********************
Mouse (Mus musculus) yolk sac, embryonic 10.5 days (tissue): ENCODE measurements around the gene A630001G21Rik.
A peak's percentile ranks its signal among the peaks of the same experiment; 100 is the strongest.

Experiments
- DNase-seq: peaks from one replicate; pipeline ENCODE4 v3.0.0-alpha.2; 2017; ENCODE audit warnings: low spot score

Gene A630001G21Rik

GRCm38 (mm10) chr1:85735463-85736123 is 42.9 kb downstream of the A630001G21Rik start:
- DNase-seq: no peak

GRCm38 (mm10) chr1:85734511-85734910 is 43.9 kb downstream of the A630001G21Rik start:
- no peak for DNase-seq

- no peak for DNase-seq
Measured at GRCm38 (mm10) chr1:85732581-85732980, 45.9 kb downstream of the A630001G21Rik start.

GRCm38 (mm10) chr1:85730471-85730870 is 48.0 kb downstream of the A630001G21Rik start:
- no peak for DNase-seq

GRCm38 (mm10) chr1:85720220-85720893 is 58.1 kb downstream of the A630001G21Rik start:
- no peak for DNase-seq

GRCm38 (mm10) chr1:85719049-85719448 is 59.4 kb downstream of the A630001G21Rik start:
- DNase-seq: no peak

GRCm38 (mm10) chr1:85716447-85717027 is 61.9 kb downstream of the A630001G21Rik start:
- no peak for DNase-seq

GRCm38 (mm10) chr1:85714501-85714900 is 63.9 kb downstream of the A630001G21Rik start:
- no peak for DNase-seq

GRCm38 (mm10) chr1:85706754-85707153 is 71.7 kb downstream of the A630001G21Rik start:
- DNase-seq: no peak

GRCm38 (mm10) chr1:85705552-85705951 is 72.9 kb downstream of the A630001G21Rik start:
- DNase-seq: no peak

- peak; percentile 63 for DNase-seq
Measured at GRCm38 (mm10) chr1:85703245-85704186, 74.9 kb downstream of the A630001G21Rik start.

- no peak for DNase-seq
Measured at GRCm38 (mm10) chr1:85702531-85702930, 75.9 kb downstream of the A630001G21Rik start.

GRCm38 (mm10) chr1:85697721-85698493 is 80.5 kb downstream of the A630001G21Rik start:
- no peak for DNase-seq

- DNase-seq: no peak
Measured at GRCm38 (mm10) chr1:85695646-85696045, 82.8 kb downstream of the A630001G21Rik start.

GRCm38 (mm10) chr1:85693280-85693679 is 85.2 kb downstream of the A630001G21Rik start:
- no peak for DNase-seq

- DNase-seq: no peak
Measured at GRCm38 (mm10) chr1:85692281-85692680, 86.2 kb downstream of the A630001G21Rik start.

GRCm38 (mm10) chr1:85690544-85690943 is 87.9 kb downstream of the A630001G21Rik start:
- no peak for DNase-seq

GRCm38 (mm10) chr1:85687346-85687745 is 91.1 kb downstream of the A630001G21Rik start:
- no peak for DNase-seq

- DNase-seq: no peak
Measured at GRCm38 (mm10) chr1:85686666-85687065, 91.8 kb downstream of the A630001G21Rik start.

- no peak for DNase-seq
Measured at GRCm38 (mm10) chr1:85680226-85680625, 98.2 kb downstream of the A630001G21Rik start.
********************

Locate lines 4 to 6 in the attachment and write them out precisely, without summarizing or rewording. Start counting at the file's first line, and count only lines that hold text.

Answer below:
- DNase-seq: peaks from one replicate; pipeline ENCODE4 v3.0.0-alpha.2; 2017; ENCODE audit warnings: low spot score

Gene A630001G21Rik

GRCm38 (mm10) chr1:85735463-85736123 is 42.9 kb downstream of the A630001G21Rik start: